August 29, 2022

After reading her contemporary Alfred Marshall, reading Rosa Luxemburg (born in Poland, 1871-1919) is a joy. The clarity of the prose, the consistence of the arguments, the sheer knowledge of events and facts. She backed an anti-imperialist socialist agenda coupled with – no, based upon – differences of view and discussion in combination with cultural and linguistic diversity. In my view, she would have backed the growth of international food supply chains binding Ukraine, Russia, Turkey and Morocco, among other countries together. But she would have despized the cartelization of the inernational grain trade (five companies rule the roost) and the preponderance of financial and shareholder interests. One of the points where Putin had to back off is the agreement that he will not

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Neoclassical clunkers. How economists’ ideas about risk aversion are duping pension pundits.

July 31, 2022

(Part of) the Dutch pension system will, if everything goes according to plan, soon be replaced with a new neoliberal system based upon, among other things, measured neoclassical ‘risk aversion’. However – economists are not yet able to measure this – which will lead to big problems. let me explain.

The present system consists of:

a social democratic element (the ‘first pillar’), a kind of not means tested basic income for everybody above 67 financed by taxes.
Next to this is the corporatist ‘second pillar’, largely based on Christian social thought, which consists of non-government non-profit sectoral or, sometimes, company based pension funds which pay funded pensions. These are financed by mandatory pension savings by workers and their employers.
The ‘third pillar’

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Towards a ‘periodic table of prices’

July 12, 2022

I do not have ‘physics envy‘. I do not want economics to look too much like physics. But I do have chemistry envy. I want economics to have something like the magnificent periodic table of elements, for prices. Input prices, output prices, mark up prices, shadow prices, market prices, administered prices, government prices, expenditure prices, asset prices, monopoly prices, monopsony prices – all of these and many more neatly ordered in a relatively simple table. Somebody still has to write the book about it but there sure are elements available. One can think of the work on prices by Frederic Lee. Or about the work of Gyun Cheol Gu, who provides us with this extremely useful overview of ideas about pricing (PK means: Post Keynesian):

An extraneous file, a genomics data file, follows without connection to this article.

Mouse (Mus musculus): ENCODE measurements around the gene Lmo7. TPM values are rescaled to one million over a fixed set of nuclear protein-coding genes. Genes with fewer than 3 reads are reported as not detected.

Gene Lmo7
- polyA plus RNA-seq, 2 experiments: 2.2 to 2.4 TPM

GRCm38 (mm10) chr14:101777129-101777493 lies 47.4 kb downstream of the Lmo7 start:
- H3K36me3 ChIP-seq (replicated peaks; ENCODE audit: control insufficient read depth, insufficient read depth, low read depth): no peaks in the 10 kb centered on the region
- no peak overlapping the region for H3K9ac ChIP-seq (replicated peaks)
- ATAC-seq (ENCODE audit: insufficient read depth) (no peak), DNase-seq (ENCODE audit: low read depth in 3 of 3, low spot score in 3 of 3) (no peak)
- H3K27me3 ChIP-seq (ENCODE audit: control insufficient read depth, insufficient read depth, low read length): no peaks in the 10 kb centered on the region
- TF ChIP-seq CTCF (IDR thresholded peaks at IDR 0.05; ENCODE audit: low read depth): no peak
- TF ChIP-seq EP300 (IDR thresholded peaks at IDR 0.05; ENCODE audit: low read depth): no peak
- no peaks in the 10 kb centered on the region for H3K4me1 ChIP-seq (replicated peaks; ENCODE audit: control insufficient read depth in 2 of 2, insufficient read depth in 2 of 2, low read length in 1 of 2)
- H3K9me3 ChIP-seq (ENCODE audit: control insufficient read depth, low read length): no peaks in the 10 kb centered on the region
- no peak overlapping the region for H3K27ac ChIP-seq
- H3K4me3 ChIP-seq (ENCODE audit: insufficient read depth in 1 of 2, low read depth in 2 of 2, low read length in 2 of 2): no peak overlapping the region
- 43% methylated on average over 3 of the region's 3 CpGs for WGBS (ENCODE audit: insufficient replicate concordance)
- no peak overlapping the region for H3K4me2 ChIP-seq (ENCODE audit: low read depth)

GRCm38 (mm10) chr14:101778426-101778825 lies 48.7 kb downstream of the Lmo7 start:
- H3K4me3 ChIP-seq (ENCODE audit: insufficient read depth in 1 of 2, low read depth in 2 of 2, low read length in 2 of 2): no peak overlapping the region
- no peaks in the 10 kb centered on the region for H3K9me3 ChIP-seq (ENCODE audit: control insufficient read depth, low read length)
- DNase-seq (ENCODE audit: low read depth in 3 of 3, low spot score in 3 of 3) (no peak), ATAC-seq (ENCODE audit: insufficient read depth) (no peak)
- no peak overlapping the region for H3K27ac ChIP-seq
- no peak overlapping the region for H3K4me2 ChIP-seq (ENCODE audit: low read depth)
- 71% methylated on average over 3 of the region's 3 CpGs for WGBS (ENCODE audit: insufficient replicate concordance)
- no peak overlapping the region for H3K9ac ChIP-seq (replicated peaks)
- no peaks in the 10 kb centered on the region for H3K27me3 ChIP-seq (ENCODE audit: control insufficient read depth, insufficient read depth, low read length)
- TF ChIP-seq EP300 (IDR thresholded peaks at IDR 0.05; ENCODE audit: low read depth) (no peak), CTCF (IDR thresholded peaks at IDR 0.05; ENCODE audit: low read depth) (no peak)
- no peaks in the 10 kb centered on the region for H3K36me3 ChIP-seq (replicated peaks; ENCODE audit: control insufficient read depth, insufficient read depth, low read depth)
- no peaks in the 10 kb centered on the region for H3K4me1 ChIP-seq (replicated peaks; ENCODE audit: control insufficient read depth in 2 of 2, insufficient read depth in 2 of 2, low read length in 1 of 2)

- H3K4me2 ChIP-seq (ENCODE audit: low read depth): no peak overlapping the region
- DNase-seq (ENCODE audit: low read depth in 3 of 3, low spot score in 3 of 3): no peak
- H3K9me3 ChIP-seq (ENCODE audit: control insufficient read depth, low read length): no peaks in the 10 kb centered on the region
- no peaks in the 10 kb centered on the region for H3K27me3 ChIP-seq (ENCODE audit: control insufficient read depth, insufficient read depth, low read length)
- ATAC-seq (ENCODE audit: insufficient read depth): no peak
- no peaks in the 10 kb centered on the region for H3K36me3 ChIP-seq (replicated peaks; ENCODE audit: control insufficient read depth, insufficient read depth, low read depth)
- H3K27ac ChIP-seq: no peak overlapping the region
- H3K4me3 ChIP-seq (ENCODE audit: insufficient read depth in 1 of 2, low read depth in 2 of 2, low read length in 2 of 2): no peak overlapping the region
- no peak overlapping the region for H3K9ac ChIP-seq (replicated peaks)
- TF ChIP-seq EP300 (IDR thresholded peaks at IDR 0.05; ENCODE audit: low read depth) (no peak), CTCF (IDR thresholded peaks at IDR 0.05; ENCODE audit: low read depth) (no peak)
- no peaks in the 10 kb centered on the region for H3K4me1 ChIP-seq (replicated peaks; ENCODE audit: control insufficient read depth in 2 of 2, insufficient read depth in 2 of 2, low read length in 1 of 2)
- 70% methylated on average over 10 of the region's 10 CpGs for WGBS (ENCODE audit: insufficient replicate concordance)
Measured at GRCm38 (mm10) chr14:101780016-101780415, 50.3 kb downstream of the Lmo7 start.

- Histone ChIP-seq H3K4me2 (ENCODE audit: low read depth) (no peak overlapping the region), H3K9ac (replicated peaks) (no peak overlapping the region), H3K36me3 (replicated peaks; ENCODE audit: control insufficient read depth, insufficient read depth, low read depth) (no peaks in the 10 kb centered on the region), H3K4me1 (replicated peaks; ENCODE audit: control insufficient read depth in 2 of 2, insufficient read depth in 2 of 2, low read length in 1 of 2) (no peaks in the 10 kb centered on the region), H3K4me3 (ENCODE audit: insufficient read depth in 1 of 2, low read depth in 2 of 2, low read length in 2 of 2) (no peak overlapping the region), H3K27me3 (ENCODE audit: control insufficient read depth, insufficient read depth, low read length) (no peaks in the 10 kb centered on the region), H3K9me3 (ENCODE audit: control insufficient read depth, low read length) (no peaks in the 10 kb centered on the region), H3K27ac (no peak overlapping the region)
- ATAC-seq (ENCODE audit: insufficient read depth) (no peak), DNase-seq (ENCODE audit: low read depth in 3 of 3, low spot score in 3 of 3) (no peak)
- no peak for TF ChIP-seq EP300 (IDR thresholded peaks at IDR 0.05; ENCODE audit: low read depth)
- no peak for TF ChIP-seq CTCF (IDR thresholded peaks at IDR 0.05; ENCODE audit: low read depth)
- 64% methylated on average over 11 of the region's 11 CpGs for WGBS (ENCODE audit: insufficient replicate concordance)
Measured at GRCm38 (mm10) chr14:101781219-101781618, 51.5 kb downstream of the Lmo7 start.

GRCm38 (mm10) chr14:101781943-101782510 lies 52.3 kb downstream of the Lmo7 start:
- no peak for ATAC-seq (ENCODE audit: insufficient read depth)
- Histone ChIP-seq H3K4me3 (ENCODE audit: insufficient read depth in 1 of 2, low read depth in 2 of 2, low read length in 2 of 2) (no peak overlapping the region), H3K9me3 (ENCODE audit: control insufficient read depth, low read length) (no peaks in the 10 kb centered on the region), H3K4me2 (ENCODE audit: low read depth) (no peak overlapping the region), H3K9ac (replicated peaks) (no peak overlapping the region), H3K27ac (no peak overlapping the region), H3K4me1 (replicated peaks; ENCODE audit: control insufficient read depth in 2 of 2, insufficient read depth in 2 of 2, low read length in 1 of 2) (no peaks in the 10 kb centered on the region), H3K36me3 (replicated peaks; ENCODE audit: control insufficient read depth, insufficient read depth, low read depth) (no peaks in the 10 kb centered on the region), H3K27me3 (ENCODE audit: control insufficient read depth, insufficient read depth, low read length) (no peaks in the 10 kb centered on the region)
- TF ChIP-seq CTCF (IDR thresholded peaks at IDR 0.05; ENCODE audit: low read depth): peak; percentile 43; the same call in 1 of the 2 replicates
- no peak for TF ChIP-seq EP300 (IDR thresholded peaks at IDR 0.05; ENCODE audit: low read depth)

Interestingly, the ‘Post Keynesian’

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Inflation: should we take away the soup bowl?

July 3, 2022

The graph below has been constructed by economists of the European Central Bank. It’s based on national accounts data. It shows that present day inflation is profit driven, not wage driven. Money flows to profits, not wages. What does this mean for monetary, fiscal and income policy, taking some other aspects of inflation into consideration? Quite a lot.

High central bank interest rates have a dual purpose. First, they are intended to show that central banks are serious. Let’s call this Peacock rates: showing your feathers. This should somehow give people the idea that increasing prices is a bad, costly, unnecessary habit which, people being rational, leads people to stop raising prices. Second, they are meant to increase borrowing costs which should lead to lower investments

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Should Ukraine be part the EU?

June 24, 2022

Ukraine applied for EU membership. The application has been accepted, the long journey towards membership has started. Good? Bad? Let’s first be honest about the EU. And the Russian empire – which of course is the main motivator behind the Ukrainian application.

We can be short about the Russian empire. It is large, resource rich, not exactly a failed state but governed by a closed self- enriching criminal gang of with fantasies about a Russian greatness which never existed. It’s also an economic dwarf, undemocratic, technological regressing, it has dismal demographics and a low life expectancy (especially for males). For the last twenty years of so, been extremely aggressive towards, especially, small neighbors. And its a stated aim of Putin to expand all this beyond the borders

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European life expectancies in times of Covid. A long term story.

May 30, 2022

Life expectancies in Europe went down in 2019 and 2020 in all countries bar Norway (figure 1). They tended to go down more in countries with a relatively low life expectancy (figure 2) – strong and outspoken tendency. Correlation is not causation. But it can be argued that health and morbidity and life expectancy are influenced by health outcomes during, especially, childhood, including in the in-utero environment (look here, especially 3.1 b and 3.1 c. Look also here). If that’s right the data suggest that an important way to mitigate the (long term) consequences of Covid-19 is to have a strong long term public health system and policy (including policies aimed at diminishing poverty).

Aside of this short term health policies should, aside of Covid-vaccination, be broadened to